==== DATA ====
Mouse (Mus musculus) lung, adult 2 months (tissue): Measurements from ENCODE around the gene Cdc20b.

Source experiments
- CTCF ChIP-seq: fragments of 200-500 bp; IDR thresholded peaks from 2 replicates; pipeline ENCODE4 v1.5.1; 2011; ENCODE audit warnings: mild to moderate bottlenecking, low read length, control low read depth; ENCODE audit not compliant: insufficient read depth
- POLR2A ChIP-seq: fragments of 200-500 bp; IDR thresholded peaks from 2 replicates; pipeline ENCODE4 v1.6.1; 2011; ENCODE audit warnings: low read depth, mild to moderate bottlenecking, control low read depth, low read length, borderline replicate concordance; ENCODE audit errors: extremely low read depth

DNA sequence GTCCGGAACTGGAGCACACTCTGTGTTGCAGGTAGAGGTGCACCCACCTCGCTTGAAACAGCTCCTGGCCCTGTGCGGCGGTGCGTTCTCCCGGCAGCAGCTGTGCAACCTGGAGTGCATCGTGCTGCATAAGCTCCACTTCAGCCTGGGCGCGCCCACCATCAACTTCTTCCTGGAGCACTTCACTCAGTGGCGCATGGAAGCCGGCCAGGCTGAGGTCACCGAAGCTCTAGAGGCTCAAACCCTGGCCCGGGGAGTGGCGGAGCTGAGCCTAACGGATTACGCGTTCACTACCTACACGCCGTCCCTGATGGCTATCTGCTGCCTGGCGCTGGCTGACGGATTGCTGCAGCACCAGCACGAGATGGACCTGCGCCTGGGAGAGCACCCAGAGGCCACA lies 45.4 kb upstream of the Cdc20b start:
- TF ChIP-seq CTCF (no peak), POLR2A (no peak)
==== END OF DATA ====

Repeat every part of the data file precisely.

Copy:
Mouse (Mus musculus) lung, adult 2 months (tissue): Measurements from ENCODE around the gene Cdc20b.

Source experiments
- CTCF ChIP-seq: fragments of 200-500 bp; IDR thresholded peaks from 2 replicates; pipeline ENCODE4 v1.5.1; 2011; ENCODE audit warnings: mild to moderate bottlenecking, low read length, control low read depth; ENCODE audit not compliant: insufficient read depth
- POLR2A ChIP-seq: fragments of 200-500 bp; IDR thresholded peaks from 2 replicates; pipeline ENCODE4 v1.6.1; 2011; ENCODE audit warnings: low read depth, mild to moderate bottlenecking, control low read depth, low read length, borderline replicate concordance; ENCODE audit errors: extremely low read depth

DNA sequence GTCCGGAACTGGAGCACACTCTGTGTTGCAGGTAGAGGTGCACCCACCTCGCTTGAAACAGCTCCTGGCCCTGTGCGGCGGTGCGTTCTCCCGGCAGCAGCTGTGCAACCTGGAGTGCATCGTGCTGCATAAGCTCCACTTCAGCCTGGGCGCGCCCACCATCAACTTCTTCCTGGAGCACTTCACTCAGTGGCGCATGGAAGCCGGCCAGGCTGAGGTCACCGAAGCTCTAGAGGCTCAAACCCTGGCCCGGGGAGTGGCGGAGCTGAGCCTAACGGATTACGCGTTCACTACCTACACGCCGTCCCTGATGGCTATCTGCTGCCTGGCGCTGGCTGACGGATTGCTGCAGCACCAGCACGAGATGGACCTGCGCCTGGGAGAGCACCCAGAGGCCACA lies 45.4 kb upstream of the Cdc20b start:
- TF ChIP-seq CTCF (no peak), POLR2A (no peak)